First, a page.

Educational Technology & Society 3(3) 2000
ISSN 1436-4522

On-Line Collaborative Learning Environments

Roger Hartley
Computer Based Learning Unit
University of Leeds
Leeds LS2 9JT United Kingdom
Tel: +44 113 233 4626
Fax: +44 113 233 4635
j.r.hartley@cbl.leeds.ac.uk


The impact of new technologies on Society and their corresponding influences on Educational Systems has stimulated interest in studies which reveal interesting and effective practice incorporating computer-based techniques, and research which can guide such pedagogy.  Developments in multimedia materials, in networking that encourages and supports collaboration within the teaching/learning process, and in software tools that enable students to become knowledge authors not only improve instruction, but can take on innovative roles that have the potential to transform educational practice.  This Special Issue, which has these perspectives, features over forty papers covering aspects of collaborative on-line learning environments and is organised rather loosely into six inter-related themes.

These themes raise issues such as how collaborative learning can be engineered to encourage active participation and engage deeper levels of thinking: system facilities which are effective in supporting such interactions: the pedagogies employed in instructional designs and the patterns of interactions which result: the range of applications employing collaborative learning methods and the benefits and particular problems arising in these studies.  Other papers consider if the innovations have lasting effects on new courses and the transformation of educational practices; and how these techniques should influence teacher education and staff development.

In Collaborative System Design the papers include topics of how designs adapt to different communities of practice; agent techniques for interlinking individual learning paths as a prelude to collaborative interchanges; various web-based systems for supporting educational transactions via shared documents and multimedia facilities; systems and tools for a Virtual Classroom that supports mentoring; and a system that discusses and employs organisational and technical principles of knowledge management.

A second topic considers the Pedagogies that underpin Collaborative Learning.  These include techniques of concept mapping and scaffolding, of supporting collaborative writing in ways that concurrently lead to individual development, and discourse schemes that emphasize structure and moderation of interactions in building up communities of practice.  Role play simulations on the Web provide a further approach and these papers, though discussing the pedagogy, illustrate experience through case studies that can result in changes to teaching philosophy as well as to learning.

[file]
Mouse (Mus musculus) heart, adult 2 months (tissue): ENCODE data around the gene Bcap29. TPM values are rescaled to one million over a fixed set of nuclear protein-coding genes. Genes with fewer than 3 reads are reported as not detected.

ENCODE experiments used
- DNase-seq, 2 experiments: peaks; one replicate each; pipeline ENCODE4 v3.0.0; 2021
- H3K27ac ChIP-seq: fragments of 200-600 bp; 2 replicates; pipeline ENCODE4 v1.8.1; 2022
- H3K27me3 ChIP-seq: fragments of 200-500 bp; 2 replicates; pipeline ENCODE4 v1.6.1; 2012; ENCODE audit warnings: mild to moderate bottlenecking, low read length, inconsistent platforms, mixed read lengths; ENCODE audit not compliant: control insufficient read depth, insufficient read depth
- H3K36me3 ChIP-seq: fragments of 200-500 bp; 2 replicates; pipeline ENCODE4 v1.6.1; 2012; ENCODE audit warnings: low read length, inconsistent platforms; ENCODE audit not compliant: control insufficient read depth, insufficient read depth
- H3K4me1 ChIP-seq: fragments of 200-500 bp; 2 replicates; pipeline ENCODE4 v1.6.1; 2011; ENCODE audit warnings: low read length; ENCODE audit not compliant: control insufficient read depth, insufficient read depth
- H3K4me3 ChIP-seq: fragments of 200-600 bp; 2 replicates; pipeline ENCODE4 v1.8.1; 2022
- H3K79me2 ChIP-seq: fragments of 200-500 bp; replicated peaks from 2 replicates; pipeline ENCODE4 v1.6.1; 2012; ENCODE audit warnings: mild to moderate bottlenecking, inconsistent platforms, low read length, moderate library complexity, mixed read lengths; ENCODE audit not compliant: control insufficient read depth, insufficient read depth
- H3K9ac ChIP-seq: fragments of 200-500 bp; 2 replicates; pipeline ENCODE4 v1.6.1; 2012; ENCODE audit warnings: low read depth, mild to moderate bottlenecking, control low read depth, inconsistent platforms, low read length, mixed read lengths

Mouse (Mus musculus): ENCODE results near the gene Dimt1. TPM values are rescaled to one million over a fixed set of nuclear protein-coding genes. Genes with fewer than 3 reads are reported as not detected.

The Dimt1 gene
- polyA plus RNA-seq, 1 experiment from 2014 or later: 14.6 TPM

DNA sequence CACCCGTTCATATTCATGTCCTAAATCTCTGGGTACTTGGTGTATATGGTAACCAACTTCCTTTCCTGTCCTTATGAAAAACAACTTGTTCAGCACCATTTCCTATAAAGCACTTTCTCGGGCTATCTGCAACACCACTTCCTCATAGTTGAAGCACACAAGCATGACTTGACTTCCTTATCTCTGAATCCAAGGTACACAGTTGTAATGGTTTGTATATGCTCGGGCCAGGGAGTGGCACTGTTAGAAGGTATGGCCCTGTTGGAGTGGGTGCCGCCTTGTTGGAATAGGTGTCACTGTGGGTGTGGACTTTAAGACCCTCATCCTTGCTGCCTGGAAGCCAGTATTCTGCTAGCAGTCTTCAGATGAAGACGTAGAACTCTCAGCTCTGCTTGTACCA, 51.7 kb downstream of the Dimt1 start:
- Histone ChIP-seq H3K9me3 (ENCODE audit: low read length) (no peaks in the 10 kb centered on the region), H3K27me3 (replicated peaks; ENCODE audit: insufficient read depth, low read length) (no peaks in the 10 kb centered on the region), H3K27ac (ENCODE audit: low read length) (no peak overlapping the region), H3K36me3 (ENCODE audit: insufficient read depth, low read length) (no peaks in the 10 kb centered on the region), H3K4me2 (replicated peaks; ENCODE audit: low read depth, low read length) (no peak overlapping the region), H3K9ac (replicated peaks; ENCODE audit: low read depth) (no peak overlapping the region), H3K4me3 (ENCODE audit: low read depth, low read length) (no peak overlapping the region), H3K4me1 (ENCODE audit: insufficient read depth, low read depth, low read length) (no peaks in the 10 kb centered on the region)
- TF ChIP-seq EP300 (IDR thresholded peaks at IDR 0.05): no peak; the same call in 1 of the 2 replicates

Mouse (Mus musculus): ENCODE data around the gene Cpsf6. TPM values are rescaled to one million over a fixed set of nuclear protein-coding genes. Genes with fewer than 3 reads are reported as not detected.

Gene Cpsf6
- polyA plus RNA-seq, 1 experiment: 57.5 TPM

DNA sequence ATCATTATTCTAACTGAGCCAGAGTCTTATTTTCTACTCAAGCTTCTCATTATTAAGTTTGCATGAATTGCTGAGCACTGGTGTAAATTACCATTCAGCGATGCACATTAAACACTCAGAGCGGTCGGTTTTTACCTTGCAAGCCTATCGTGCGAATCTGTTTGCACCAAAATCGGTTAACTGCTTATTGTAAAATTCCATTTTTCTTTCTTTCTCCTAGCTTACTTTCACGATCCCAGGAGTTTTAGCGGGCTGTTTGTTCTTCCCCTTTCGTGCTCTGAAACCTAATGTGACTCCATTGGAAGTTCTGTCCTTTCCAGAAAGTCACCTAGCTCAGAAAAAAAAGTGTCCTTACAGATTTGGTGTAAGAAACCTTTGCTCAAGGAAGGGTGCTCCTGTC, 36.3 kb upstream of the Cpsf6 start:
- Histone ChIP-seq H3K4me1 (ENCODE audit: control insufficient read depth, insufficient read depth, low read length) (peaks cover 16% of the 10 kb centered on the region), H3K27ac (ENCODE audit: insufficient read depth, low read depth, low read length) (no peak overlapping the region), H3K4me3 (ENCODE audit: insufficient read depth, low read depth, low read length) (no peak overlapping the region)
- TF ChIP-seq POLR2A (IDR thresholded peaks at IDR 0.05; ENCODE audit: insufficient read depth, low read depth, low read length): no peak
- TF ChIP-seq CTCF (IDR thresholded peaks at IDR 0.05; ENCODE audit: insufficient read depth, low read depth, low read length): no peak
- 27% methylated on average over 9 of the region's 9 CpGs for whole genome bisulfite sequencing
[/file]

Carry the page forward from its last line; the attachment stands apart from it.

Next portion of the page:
Collaborative Interactions is a third theme.  Some studies report on the patterns of interactions in computer conferencing applications in a variety of contexts, including Languages, the Humanities, Science, Teacher-Training, and Law.  Reports on the importance of task settings and structure, and the types of student contributions and feedback in relation to learning should hold the interest of readers, while a paper entitled The Body Matrix examines how the interactive experience is perceived by students, the metaphors which are used in their accounts, and the pedagogical issues which these raise.

A wide range of Applications is discussed in a fourth section, which has case studies from Primary, Secondary and Higher Education in subject areas including Mathematics, Language Learning and Writing, Business Studies, and Education.  But each has a viewpoint, for example, broadening students’ perspectives and improving critical thinking; using parents, volunteers and experts to provide support for tutorial and for problem-solving scenarios; employing Virtual Reality and gaming techniques; coping with large classes; and methods of planning and task structuring.  Three papers at the end of this section place emphasis on Evaluation, considering student differences in interactions, learning preferences, and how the evaluation experience influences new courses.

A fifth topic is entitled Building Learning Communities.  Here the emphasis moves towards engineering communities of practice.  One paper examines Wenger’s requirements of mutual engagement, joint enterprise and shared repertoires; another suggests encouraging and making roles and responsibilities explicit via group ‘contracts’.  A study with Primary schoolchildren also registers a need for some privacy for participants; while a fourth paper recounts how a learning community system has been established, in addition to traditional teaching methods, within a Business School.

A sequence of five papers on Teacher Education and Staff Development forms a final section.

This includes topics which consider how Information and Communication Technologies, teaching strategies and collaborative learning can be incorporated within these training courses; the difficulties teachers encounter, for example, when training schemes engage students over a large geographical area; and building shared resources of knowledge and expertise.

In summary, this collection of papers provides a rich record of views and experiences of pedagogy and educational practices that are responding to the stimulus of the new technologies.  What the authors have to say, and what they have achieved, should both engage the interest of readers and hopefully be of benefit to their own teaching and research activities in on-line Collaborative Learning.


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